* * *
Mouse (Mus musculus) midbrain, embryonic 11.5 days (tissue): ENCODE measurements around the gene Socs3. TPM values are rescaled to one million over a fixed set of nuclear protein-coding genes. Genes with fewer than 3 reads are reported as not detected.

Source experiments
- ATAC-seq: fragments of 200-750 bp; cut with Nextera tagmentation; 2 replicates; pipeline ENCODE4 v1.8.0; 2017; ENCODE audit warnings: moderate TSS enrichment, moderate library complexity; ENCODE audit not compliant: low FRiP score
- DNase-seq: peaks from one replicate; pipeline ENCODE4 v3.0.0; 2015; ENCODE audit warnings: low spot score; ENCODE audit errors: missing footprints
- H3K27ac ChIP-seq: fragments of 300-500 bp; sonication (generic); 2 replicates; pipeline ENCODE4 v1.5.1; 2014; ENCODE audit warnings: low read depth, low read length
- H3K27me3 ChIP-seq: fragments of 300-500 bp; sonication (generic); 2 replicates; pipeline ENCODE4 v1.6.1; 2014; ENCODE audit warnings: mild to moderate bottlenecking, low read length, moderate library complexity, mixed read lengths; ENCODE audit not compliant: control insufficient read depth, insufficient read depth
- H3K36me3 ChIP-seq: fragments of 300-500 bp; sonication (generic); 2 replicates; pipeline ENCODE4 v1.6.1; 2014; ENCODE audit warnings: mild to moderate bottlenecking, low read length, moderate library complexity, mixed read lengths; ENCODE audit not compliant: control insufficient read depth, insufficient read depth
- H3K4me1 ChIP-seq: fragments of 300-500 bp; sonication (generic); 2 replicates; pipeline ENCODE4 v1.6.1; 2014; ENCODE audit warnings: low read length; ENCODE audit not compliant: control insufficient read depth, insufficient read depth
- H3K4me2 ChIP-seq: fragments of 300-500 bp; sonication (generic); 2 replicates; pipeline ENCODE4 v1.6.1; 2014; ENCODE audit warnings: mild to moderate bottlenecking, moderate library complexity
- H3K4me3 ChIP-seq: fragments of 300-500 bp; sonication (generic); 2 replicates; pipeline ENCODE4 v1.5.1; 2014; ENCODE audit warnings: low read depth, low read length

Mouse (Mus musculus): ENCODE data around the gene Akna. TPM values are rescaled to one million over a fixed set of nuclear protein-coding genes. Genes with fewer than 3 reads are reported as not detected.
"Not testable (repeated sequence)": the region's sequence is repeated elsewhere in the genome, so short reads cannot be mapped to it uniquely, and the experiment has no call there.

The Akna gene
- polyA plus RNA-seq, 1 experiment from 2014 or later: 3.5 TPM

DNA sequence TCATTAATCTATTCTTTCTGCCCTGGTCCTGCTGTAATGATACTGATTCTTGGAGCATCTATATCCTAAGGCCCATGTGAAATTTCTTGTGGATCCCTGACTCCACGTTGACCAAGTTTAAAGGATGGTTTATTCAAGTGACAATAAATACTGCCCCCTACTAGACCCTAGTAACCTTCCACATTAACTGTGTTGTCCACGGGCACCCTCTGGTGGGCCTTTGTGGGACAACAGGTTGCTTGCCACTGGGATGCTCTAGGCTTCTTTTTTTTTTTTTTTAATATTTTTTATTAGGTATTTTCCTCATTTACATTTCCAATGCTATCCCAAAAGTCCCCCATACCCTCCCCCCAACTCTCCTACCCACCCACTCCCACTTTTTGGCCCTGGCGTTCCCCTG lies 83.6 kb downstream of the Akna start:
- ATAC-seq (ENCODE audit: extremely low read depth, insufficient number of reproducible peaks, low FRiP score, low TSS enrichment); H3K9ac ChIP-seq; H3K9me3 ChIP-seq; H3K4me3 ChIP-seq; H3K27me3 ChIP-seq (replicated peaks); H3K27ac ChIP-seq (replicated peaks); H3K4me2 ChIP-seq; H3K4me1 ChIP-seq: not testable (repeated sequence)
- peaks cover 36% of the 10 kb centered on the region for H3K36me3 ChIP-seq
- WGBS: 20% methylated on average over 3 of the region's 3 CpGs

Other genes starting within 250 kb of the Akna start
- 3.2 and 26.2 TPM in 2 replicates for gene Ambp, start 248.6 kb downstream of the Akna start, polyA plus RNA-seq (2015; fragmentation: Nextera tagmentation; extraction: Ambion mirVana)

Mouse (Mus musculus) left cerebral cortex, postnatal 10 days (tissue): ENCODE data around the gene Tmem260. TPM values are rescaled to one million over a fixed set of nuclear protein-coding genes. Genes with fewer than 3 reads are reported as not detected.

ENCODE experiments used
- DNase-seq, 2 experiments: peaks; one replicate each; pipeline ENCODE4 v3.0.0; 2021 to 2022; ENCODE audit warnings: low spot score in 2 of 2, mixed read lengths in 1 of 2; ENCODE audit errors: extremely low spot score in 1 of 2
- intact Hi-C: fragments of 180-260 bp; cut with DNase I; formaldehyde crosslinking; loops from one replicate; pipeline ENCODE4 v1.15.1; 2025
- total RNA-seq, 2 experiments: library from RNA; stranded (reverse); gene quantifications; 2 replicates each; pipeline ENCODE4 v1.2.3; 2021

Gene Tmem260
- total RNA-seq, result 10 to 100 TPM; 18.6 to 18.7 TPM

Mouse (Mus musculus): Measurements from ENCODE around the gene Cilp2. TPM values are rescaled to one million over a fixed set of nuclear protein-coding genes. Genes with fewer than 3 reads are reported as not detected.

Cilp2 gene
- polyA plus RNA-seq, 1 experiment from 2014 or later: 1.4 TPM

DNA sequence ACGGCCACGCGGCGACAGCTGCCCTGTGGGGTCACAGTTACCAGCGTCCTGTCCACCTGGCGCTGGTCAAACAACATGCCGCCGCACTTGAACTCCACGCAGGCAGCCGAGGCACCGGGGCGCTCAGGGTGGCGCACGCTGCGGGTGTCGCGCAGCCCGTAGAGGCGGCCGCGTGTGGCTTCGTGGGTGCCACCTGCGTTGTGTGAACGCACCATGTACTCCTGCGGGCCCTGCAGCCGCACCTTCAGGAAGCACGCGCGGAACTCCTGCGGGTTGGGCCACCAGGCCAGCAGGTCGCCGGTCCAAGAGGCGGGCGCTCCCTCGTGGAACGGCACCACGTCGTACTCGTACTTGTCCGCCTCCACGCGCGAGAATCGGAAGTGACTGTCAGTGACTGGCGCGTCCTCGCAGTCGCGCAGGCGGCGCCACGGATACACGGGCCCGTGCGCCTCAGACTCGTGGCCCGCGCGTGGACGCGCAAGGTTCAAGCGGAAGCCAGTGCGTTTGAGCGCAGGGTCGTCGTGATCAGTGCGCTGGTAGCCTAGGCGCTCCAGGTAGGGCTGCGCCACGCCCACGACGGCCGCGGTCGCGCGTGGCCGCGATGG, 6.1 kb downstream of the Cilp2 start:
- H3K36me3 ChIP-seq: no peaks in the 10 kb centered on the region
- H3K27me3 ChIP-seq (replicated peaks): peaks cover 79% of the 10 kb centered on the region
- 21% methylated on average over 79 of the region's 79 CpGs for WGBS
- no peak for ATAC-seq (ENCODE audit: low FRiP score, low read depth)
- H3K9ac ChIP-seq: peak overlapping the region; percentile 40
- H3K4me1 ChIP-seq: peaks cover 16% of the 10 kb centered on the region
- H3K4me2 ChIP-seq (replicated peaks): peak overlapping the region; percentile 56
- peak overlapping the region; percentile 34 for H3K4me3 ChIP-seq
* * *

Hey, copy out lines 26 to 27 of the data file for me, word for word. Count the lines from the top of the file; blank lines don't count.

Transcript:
Gene Tmem260
- total RNA-seq, result 10 to 100 TPM; 18.6 to 18.7 TPM